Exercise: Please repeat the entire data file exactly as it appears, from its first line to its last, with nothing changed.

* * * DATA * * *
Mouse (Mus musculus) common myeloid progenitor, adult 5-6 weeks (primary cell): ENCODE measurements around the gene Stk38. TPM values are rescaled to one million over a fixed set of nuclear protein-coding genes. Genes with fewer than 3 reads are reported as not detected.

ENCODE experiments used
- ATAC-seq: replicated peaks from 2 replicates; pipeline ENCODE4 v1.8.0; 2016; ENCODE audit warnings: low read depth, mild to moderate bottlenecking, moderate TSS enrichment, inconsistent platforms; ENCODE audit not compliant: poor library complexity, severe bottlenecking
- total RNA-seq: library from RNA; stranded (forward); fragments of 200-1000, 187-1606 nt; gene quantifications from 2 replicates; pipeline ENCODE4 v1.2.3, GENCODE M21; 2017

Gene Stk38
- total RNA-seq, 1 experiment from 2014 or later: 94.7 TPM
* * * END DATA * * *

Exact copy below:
Mouse (Mus musculus) common myeloid progenitor, adult 5-6 weeks (primary cell): ENCODE measurements around the gene Stk38. TPM values are rescaled to one million over a fixed set of nuclear protein-coding genes. Genes with fewer than 3 reads are reported as not detected.

ENCODE experiments used
- ATAC-seq: replicated peaks from 2 replicates; pipeline ENCODE4 v1.8.0; 2016; ENCODE audit warnings: low read depth, mild to moderate bottlenecking, moderate TSS enrichment, inconsistent platforms; ENCODE audit not compliant: poor library complexity, severe bottlenecking
- total RNA-seq: library from RNA; stranded (forward); fragments of 200-1000, 187-1606 nt; gene quantifications from 2 replicates; pipeline ENCODE4 v1.2.3, GENCODE M21; 2017

Gene Stk38
- total RNA-seq, 1 experiment from 2014 or later: 94.7 TPM